One after another, Nepali political parties, intellectuals as well as civil society started to speak against India’s move—pressuring and perhaps also inspiring the Oli government to issue the new administrative map of Nepal.

None of these vocal critics of the yore—Thapa, Sharma and Gurung—looked up with great expectations across the political spectrum especially after they rose to the top posts of General Secretaries and Vice President (respectively) from the 14th General Convention, have been seen and heard in matters related to Modi’s remarks on Lipulekh road.

Since Nepal published the new map in May, 2020, there has not been any follow up except the Nepal-India Joint Commission meeting which “discussed the boundary matter.”

Misplaced priorities

The government, however, took up an unverified border encroachment issue with China promptly enough.  In September, 2021 the cabinet decided to form a High-Level Task Force to carry out a field study in Namkha area of Humla district “to determine whether China has encroached on Nepali territories there.”

This was at a time when whether China had actually encroached on Nepali territories was yet to be verified. Lawmakers from Humla had denied it. The government of K P Oli too had concluded, in June, 2020, that there was no border issue with China, while the Chinese side had dismissed it as  a ‘completely unfounded rumor.’

Perhaps to send a subtle message to both China and India, the government took up this matter with urgency. The study panel concluded its report and submitted it to the Ministry of Home Affairs, which, apparently, does not identify any encroachment but only mentions “some issues.” The Ministry of Home Affairs quickly responded by writing to the Ministry of Foreign Affairs asking the latter to raise the matter with Beijing.

Chinese Ambassador to Nepal Yanqi (L) calls on Prime Minister Sher Bahadur Deuba. (File photo)

Scholars have called it a misplaced priority of the government. Khadga KC, who is the professor of International Relations at Tribhuvan University, says that was an expression of bias by the government. “The way the government promptly picked up the Humla issue, even as evidence to prove the claim was yet to get by, clearly shows which neighbor this government is biased for,” he said. “While we had glaring issues with India to follow, the government went after an unverified claim of border encroachment by China.” For KC, the most important thing for this government to do would have been to take initiatives to follow up on border issues with India “at least for public posturing.” “But the first thing the government did was to pick an unproven issue with China,” he said.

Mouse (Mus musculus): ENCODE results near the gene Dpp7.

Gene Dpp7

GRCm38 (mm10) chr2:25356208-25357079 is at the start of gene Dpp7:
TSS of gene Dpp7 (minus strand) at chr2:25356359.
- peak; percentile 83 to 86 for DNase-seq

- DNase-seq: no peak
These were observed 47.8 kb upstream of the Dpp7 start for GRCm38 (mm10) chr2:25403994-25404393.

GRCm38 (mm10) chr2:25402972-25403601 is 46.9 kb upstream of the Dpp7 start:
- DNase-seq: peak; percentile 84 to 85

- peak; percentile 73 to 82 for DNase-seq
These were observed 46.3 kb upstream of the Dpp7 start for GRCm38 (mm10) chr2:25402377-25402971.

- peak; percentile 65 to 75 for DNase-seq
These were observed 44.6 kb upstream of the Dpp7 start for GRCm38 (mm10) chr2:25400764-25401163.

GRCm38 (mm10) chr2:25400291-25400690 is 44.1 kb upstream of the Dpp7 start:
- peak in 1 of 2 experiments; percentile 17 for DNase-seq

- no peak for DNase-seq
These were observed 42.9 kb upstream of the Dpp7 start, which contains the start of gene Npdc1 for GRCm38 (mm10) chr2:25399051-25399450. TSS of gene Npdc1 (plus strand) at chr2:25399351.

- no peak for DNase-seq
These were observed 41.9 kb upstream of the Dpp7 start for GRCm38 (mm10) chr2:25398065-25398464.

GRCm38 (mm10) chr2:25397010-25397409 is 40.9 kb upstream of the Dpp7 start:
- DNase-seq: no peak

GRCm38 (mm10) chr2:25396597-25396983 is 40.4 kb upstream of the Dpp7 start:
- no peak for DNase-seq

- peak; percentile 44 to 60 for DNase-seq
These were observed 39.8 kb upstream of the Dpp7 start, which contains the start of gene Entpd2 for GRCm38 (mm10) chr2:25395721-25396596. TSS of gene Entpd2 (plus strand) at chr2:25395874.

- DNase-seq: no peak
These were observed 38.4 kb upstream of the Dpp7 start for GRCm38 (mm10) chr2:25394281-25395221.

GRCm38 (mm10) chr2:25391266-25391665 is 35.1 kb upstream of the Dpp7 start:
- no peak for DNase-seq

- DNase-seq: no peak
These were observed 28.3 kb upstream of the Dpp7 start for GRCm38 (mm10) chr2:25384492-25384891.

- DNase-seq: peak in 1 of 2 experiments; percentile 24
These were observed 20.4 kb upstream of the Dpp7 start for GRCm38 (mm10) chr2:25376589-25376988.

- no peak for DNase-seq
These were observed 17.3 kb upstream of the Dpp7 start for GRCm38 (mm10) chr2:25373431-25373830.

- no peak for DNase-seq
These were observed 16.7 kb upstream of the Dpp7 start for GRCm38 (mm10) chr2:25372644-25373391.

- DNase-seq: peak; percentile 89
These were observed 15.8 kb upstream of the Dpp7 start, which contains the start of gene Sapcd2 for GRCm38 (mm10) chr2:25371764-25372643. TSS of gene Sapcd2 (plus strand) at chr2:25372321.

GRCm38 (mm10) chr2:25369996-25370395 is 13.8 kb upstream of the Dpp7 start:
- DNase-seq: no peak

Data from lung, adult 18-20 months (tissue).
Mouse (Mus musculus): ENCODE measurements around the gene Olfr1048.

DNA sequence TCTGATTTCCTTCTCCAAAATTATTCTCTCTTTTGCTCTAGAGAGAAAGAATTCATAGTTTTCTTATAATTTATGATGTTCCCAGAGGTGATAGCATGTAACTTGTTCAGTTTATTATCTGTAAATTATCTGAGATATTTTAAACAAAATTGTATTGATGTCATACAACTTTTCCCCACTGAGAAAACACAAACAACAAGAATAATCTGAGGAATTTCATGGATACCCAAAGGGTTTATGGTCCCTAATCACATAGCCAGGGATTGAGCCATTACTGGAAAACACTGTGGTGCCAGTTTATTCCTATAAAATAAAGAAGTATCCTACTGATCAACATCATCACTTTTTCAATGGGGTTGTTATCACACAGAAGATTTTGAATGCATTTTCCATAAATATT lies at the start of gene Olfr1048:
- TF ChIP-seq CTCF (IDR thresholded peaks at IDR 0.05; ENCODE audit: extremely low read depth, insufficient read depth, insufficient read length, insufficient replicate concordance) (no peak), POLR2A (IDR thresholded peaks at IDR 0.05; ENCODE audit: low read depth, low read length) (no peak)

To speak or not to speak

It can be imagined why the government has not spoken up on Modi’s fresh remarks on Lipulekh. Maybe there is a thinking among Nepali Congress leaders and those in the government that Modi was actually addressing an election rally and he was trying to influence the Uttarakhand constituency by presenting Lipulekh road as a success story of his government.

Or, maybe because the Indian side has rarely responded to Nepal’s protest notes, the government sees no value in sending one. For example, Nepal had sent as many as three protest notes to India after it published a new map in November, 2019 making appeal to resolve the border issues through dialogues. But India did what it would do—it kept building a road to Lipulekh and even inaugurated it.

Or the government needs to keep patience, it should think of the consequences of every move it takes and therefore it has chosen to remain silent.

Scholars of international relations do not accept such reasoning. Cost of silence on matters related to territorial integrity, they say, will be huge. “It will come to be seen as the Nepal government implicitly and quietly accepting India’s claims on Kalapani area,” said Khadga KC. “The Ministry of Foreign Affairs must immediately issue a statement reiterating Nepal’s position on the Kalapani area.” What else does the government’s silence mean? “It reflects poorly on lack of confidence, lack of popular legitimacy at home and lack of courage of the governing parties,” said KC. “It also shows the utter lack of sensitivity for the country.”